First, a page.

Go to Contents Go to Navigation

Kenyan-born marathoner acquires S. Korean citizenship, ineligible for Tokyo 2020

All News 12:15 August 01, 2018

SEOUL, Aug. 1 (Yonhap) -- Kenyan-born marathoner Wilson Loyanae Erupe has acquired South Korean citizenship, capping off a journey that began more than three years ago.

Oh Chang-seok, a former men's national marathon coach who now acts as an agent for Erupe, said the 29-year-old athlete was granted citizenship by the justice ministry on Tuesday.

He failed in his previous bid in April 2016. But he has been competing for a South Korean municipal government since June 2015.

According to Oh, Erupe will adopt a Korean name, Oh Joo-han, which translates into "I run for Korea."

In this file photo provided by the Korean Sport & Olympic Committee (KSOC) from Jan. 7, 2016, Kenyan-born marathoner Wilson Loyanae Erupe waves to reporters at the KSOC headquarters in Seoul after a meeting with officials over his naturalization. (Yonhap)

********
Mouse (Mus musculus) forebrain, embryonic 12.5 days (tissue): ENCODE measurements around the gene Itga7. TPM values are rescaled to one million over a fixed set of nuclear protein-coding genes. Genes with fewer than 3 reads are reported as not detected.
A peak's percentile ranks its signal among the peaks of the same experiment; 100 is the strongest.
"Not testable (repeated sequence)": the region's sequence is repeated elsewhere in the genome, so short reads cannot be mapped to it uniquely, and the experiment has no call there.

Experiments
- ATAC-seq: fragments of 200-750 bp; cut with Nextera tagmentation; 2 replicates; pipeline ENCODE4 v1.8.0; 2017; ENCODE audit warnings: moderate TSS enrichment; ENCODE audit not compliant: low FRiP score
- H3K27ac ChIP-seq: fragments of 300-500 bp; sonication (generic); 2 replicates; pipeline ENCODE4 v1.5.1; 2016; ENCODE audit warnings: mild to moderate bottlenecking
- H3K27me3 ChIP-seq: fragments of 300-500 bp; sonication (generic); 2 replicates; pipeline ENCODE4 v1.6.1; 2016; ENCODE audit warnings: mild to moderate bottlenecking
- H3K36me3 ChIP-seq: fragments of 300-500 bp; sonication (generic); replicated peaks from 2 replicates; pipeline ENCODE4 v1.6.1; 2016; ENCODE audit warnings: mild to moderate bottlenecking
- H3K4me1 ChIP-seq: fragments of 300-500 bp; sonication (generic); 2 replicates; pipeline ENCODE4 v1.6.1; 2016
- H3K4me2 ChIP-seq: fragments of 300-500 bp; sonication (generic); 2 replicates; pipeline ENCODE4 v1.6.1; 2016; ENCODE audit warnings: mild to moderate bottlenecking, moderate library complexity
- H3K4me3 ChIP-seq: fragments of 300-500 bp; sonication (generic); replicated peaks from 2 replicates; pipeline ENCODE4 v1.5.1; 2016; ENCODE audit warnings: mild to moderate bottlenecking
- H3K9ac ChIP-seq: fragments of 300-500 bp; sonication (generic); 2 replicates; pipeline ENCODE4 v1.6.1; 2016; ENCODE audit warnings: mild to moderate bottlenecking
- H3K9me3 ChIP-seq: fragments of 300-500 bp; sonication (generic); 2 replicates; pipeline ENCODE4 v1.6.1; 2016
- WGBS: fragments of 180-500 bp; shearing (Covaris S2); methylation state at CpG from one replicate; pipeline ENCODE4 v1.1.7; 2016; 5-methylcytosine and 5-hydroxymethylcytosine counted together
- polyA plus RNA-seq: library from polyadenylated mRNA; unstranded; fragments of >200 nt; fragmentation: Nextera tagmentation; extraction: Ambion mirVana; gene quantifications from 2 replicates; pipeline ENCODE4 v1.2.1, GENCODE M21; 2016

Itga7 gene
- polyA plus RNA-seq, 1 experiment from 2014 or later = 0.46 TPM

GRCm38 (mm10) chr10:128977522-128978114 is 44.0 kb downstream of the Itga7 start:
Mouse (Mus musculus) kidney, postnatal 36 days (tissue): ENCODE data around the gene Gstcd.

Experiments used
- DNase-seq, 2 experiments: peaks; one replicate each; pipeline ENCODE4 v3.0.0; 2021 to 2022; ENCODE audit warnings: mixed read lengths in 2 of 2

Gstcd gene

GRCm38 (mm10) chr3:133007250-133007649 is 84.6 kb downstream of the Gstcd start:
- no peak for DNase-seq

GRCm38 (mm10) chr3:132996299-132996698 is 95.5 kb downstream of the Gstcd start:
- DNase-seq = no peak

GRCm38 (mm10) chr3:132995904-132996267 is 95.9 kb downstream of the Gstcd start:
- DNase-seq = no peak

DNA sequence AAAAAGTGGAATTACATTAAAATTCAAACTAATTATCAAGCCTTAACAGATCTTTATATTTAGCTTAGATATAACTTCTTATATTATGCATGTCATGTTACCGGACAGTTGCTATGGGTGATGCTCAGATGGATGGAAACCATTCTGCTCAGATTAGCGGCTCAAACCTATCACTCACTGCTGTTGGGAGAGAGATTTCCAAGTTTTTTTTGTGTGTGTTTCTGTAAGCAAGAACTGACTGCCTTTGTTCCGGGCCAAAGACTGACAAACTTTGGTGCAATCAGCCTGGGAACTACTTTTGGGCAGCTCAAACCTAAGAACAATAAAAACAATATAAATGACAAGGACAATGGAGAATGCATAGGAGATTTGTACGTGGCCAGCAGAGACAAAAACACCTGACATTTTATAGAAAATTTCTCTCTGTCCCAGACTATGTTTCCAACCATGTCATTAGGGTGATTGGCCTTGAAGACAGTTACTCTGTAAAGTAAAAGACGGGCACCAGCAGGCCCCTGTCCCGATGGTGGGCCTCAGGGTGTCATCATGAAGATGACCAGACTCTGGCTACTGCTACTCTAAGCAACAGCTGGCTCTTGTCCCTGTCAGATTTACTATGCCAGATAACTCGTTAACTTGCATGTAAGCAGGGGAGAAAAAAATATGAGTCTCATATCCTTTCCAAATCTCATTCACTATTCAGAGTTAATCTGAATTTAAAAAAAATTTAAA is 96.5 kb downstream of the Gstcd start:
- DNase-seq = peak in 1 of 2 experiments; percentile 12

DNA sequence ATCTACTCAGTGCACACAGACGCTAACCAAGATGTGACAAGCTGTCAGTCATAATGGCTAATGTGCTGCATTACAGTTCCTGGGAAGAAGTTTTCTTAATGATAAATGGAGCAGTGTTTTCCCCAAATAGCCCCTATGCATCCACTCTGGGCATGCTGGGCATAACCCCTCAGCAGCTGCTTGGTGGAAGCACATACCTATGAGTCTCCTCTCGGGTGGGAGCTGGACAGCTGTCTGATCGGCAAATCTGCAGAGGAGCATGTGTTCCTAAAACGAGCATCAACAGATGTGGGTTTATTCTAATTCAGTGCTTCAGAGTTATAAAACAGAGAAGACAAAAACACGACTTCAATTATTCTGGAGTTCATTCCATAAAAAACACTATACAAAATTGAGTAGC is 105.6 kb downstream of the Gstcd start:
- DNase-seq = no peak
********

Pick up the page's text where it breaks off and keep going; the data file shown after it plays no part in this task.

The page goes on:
Erupe once hoped to represent South Korea at the 2016 Summer Olympics.

Erupe's personal best is 2:05:13, set at the Seoul International Marathon in March 2016. The current South Korean national record is 2:07:20, set by former Olympic silver medalist Lee Bong-ju in 2000.

Oh Chang-seok believes Erupe can fight for a spot on the podium at the 2020 Tokyo Olympics, but recent rules by the International Association of Athletics Federations (IAAF) on transfer of allegiance will make Erupe ineligible.

Under the rules adopted last week at an IAAF council meeting with immediate effect, athletes must wait three years after switching allegiance before representing their adopted country.

Erupe will make his first appearance as a South Korean citizen at the Gyeongju International Marathon in Gyeongju, some 370 kilometers southeast of Seoul, on Oct. 21.

Erupe's pursuit of a South Korean passport once divided the local athletics community. Some said he could provide a much-needed shot in the arm for South Korean marathon running, which has stagnated for years. No South Korean has made it under the 2:10:00 mark since Jeong Jin-hyeok's 2:09:28 in 2011.

On the other hand, critics said they'd rather see homegrown runners, not foreign-born athletes, revive the once-proud marathon tradition.


Send Feedback
How can we improve?
Thanks for your feedback!